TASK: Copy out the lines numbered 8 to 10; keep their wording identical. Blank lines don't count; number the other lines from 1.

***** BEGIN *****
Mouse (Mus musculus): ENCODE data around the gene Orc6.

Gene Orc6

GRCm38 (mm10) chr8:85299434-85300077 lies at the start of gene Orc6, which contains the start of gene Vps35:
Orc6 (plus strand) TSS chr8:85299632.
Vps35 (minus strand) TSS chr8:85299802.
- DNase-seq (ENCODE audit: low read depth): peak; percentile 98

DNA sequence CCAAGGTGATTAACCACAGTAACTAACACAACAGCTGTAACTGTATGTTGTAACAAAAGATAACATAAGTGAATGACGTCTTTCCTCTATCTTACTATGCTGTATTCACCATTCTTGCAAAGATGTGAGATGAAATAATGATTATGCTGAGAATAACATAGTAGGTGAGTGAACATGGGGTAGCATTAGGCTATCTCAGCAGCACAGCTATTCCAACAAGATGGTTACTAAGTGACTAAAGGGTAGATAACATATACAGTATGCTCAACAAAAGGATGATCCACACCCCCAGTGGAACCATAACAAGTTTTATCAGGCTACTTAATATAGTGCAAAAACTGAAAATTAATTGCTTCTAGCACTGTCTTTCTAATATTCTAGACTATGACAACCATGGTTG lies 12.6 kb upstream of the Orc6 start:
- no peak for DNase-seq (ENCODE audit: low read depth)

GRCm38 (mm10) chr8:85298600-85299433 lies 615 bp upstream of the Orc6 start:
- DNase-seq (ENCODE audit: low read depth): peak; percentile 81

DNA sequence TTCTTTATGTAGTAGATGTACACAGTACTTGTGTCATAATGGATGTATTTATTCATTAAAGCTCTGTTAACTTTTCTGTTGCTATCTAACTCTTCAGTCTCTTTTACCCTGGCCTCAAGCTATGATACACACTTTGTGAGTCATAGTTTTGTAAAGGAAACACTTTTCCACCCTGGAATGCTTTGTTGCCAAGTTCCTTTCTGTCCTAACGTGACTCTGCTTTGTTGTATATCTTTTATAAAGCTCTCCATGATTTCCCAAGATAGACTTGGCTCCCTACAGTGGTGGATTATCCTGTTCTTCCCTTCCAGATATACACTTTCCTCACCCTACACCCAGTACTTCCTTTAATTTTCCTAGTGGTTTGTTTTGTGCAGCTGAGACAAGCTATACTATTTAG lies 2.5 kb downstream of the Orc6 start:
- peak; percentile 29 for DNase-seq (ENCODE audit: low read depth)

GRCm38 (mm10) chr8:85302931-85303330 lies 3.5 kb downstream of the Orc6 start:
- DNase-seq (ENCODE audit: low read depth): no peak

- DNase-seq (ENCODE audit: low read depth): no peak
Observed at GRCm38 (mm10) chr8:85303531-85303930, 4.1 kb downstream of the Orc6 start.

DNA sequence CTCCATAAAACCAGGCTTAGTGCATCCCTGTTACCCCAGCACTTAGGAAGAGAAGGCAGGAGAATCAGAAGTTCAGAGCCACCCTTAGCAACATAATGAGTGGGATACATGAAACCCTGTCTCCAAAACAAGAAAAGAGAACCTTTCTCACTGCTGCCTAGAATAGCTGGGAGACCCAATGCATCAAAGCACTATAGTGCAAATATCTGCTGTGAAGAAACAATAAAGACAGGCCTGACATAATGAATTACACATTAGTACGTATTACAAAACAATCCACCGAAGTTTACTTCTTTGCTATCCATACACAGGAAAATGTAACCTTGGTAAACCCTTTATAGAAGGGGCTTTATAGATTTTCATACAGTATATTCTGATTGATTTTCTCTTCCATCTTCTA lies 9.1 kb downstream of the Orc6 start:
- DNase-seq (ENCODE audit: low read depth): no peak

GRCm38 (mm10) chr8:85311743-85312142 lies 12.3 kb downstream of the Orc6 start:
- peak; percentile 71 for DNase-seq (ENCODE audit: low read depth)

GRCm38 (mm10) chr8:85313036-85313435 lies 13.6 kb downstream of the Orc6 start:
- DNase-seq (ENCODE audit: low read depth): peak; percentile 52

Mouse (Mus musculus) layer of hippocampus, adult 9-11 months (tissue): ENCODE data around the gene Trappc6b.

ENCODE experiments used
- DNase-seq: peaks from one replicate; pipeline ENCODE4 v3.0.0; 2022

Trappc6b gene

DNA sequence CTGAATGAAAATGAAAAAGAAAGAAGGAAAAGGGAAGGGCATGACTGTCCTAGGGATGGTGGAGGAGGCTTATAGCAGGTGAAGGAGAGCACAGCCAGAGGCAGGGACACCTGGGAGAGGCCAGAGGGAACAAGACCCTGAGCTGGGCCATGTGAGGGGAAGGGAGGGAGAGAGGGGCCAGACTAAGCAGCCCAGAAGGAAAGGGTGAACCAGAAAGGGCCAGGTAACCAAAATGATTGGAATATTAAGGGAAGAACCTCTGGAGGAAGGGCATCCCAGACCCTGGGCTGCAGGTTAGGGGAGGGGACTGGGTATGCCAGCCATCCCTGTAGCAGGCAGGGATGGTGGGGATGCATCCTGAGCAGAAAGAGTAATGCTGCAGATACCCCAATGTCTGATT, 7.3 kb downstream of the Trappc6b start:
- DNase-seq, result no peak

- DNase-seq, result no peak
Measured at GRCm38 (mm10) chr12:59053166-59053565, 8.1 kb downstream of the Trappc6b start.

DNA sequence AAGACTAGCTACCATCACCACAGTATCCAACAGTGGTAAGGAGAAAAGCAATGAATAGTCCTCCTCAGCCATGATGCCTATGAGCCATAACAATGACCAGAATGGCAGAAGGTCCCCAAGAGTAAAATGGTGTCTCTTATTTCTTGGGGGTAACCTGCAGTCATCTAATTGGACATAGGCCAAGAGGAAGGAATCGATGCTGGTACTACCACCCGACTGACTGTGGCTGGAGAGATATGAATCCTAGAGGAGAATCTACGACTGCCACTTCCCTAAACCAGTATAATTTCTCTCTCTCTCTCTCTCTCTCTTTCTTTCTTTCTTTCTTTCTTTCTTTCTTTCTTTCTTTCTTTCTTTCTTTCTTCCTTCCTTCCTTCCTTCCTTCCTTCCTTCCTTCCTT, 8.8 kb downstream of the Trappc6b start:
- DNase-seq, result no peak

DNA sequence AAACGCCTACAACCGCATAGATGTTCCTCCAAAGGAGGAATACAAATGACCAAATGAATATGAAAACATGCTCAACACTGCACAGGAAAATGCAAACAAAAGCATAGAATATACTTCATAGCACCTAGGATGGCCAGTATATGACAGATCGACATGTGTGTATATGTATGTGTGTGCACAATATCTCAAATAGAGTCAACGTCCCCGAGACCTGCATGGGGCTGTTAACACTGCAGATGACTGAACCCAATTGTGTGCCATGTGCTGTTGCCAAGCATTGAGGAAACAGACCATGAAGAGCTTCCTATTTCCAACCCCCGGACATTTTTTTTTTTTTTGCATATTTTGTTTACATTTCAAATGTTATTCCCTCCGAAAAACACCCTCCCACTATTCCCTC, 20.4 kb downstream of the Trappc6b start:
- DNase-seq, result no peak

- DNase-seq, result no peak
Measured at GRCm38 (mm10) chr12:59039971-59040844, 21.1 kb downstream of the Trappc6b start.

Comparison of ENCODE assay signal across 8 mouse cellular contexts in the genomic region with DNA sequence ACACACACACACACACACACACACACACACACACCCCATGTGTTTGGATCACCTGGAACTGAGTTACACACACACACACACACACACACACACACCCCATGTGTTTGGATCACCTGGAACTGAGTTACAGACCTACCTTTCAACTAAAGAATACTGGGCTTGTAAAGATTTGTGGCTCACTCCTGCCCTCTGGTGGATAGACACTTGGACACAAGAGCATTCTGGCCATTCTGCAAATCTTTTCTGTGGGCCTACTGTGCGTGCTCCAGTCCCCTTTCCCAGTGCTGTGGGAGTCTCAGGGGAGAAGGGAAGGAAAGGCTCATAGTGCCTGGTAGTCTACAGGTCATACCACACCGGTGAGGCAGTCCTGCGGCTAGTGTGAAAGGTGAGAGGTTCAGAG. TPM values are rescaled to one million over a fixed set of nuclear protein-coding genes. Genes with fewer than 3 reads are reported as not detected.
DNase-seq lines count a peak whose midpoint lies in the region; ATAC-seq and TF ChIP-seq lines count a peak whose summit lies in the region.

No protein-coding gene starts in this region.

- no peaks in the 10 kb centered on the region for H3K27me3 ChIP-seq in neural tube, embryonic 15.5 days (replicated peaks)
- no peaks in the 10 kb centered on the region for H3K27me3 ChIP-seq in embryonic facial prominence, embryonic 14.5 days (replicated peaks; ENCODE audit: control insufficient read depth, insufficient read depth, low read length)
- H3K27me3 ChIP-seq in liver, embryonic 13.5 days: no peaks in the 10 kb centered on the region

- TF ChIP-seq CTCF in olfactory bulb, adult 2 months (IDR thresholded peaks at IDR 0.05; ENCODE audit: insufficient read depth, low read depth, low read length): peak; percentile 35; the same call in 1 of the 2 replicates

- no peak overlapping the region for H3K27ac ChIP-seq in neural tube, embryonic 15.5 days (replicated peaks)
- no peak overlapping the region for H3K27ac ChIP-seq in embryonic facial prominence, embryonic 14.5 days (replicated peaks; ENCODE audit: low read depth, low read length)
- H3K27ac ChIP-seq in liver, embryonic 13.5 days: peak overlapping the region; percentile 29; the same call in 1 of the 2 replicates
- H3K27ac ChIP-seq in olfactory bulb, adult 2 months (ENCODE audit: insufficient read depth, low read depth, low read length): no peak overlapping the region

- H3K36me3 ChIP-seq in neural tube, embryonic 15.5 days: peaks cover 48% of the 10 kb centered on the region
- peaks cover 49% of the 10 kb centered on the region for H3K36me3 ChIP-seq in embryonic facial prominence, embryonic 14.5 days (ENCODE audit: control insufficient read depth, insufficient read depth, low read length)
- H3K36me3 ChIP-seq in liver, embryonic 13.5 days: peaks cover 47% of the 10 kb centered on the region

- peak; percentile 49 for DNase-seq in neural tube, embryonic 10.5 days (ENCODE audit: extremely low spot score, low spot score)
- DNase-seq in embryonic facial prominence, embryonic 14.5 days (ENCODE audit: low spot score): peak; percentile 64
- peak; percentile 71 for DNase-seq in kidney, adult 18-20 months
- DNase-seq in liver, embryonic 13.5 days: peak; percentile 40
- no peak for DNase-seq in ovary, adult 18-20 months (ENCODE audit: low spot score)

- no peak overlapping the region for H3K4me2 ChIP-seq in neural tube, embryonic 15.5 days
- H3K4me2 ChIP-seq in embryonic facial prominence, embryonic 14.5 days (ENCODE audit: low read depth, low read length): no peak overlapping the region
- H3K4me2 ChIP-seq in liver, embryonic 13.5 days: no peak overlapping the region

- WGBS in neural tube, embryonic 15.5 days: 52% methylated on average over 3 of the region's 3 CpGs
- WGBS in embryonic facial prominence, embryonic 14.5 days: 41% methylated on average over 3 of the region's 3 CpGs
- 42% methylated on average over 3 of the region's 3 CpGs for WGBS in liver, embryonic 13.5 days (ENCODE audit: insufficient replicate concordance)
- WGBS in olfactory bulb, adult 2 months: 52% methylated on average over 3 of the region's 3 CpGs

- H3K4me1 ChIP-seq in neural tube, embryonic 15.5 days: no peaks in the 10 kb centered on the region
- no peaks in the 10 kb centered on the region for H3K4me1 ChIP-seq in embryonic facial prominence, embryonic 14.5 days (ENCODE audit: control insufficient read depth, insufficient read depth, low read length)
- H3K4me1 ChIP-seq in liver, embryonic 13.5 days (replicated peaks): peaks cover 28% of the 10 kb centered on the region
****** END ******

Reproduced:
- no peak for DNase-seq (ENCODE audit: low read depth)

GRCm38 (mm10) chr8:85298600-85299433 lies 615 bp upstream of the Orc6 start:
- DNase-seq (ENCODE audit: low read depth): peak; percentile 81